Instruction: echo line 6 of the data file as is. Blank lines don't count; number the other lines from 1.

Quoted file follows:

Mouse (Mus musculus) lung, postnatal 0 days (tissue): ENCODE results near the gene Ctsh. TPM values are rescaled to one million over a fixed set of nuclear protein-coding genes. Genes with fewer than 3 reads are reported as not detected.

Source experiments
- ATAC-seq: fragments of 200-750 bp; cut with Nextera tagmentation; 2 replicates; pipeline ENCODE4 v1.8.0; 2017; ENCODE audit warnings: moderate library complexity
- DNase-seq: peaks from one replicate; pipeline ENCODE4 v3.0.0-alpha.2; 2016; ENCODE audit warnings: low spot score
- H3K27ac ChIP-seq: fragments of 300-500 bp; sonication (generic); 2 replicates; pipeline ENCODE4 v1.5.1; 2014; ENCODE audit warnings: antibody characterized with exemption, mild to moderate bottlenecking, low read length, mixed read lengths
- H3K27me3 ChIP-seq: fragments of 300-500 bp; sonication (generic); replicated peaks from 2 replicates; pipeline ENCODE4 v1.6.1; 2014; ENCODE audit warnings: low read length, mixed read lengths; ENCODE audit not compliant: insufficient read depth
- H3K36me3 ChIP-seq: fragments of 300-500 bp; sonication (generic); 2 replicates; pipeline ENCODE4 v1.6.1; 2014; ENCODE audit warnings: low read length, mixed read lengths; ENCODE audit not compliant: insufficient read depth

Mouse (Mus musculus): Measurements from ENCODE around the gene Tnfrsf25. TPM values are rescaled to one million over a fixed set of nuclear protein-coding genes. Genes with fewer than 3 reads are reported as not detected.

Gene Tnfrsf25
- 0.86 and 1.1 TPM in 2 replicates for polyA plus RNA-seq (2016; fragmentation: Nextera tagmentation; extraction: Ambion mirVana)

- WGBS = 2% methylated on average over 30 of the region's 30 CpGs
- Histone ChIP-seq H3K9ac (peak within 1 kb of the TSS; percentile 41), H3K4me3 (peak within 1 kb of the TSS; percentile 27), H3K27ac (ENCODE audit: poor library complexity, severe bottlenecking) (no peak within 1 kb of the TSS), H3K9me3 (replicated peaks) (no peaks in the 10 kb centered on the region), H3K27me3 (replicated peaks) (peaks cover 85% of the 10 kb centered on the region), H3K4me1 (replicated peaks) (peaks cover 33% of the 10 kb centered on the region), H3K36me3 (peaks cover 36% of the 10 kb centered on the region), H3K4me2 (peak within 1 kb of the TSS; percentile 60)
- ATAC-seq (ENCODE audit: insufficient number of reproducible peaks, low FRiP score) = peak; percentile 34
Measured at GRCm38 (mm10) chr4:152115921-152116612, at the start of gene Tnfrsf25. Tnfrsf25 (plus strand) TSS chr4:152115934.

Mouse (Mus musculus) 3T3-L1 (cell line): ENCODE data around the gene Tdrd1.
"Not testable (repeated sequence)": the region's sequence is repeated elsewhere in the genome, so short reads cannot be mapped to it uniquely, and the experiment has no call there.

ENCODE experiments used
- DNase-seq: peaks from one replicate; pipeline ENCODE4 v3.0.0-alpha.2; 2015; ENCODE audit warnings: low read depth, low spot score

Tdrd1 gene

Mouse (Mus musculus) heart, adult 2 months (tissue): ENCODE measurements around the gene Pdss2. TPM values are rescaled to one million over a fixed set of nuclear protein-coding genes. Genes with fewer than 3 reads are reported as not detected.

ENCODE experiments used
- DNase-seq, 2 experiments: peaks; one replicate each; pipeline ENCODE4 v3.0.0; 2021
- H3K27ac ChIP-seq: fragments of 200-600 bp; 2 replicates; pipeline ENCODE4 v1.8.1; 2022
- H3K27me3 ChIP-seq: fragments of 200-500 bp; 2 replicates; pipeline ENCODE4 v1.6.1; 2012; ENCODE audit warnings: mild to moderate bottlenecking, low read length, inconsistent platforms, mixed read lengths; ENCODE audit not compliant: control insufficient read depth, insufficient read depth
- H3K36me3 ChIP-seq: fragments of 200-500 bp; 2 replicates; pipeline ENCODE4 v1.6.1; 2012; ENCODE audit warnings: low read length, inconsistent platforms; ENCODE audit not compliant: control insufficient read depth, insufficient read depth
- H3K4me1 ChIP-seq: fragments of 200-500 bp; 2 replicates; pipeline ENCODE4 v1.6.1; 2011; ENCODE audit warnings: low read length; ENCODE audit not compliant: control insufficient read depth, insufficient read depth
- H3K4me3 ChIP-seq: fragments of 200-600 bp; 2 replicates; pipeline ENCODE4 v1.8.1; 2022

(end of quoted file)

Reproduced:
- H3K27me3 ChIP-seq: fragments of 300-500 bp; sonication (generic); replicated peaks from 2 replicates; pipeline ENCODE4 v1.6.1; 2014; ENCODE audit warnings: low read length, mixed read lengths; ENCODE audit not compliant: insufficient read depth